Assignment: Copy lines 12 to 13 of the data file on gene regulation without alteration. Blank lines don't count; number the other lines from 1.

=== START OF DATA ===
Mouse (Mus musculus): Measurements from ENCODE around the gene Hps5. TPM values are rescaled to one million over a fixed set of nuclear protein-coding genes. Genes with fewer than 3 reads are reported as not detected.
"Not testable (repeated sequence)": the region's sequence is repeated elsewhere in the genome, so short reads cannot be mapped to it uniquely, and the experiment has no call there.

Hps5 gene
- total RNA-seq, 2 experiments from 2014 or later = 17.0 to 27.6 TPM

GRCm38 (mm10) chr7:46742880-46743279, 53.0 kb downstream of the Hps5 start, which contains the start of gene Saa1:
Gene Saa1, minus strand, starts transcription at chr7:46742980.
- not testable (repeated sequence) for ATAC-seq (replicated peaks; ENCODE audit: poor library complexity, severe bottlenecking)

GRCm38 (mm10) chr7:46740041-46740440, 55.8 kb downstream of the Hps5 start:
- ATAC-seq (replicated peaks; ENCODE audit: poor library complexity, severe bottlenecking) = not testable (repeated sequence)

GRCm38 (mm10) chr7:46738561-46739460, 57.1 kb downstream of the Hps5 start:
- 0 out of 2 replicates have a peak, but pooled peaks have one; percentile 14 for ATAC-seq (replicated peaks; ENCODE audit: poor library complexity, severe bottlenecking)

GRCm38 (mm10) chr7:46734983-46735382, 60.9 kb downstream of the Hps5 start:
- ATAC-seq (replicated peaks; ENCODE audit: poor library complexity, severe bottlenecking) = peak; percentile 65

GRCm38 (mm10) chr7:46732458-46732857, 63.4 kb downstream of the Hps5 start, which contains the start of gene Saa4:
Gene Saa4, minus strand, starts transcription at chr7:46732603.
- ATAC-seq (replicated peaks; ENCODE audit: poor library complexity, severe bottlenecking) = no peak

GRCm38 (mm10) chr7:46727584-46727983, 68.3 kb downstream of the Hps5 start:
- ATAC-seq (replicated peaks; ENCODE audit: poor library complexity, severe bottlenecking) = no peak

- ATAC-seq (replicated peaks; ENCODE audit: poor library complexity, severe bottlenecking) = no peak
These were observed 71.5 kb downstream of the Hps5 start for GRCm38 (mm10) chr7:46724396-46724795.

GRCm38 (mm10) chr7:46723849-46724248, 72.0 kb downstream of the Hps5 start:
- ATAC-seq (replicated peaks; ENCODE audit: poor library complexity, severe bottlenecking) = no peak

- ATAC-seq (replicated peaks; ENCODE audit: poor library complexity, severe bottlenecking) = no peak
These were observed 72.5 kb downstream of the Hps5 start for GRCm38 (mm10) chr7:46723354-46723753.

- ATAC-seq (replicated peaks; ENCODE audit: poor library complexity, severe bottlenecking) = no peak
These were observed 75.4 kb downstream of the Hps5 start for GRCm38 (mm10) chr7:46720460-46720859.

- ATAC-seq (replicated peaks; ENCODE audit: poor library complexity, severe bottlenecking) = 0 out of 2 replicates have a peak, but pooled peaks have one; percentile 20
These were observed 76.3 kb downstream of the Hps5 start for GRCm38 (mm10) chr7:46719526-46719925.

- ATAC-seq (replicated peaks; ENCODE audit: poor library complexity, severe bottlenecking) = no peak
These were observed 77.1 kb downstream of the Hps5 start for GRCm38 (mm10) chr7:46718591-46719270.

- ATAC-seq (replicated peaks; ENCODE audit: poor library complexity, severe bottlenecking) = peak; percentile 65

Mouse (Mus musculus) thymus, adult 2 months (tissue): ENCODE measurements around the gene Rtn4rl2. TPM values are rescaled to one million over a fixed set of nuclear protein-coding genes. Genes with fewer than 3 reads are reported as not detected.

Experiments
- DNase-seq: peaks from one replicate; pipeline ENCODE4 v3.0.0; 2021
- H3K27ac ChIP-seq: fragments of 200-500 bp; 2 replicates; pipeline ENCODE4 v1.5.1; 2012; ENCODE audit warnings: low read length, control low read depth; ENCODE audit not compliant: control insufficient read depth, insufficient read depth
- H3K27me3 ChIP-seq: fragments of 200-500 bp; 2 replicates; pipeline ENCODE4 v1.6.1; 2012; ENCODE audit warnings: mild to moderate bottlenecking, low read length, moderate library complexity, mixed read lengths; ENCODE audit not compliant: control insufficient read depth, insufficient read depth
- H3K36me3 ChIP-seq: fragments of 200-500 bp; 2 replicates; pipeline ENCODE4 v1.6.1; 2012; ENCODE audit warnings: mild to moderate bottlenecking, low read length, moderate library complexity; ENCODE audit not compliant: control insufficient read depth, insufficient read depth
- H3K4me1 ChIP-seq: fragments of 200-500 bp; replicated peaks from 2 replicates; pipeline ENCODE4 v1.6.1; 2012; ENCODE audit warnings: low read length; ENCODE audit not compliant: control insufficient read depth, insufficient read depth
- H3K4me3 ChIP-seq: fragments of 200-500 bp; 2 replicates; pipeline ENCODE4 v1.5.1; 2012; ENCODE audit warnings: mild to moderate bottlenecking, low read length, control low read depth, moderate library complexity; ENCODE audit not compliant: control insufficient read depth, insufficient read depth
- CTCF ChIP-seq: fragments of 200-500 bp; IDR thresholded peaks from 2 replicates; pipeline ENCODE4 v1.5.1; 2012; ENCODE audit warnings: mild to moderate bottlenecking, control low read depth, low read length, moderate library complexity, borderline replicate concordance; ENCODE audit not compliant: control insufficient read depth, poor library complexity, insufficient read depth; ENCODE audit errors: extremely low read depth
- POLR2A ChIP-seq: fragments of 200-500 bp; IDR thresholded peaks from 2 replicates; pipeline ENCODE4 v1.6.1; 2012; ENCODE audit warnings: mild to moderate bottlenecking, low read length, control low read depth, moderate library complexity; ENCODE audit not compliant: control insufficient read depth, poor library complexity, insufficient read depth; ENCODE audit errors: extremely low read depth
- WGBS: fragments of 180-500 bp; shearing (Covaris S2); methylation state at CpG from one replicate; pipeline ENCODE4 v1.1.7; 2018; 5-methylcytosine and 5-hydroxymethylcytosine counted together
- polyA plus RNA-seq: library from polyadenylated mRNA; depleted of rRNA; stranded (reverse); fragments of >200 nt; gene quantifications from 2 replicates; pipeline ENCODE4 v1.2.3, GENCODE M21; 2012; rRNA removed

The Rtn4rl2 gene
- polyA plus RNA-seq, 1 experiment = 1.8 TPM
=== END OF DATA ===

GRCm38 (mm10) chr7:46734983-46735382, 60.9 kb downstream of the Hps5 start:
- ATAC-seq (replicated peaks; ENCODE audit: poor library complexity, severe bottlenecking) = peak; percentile 65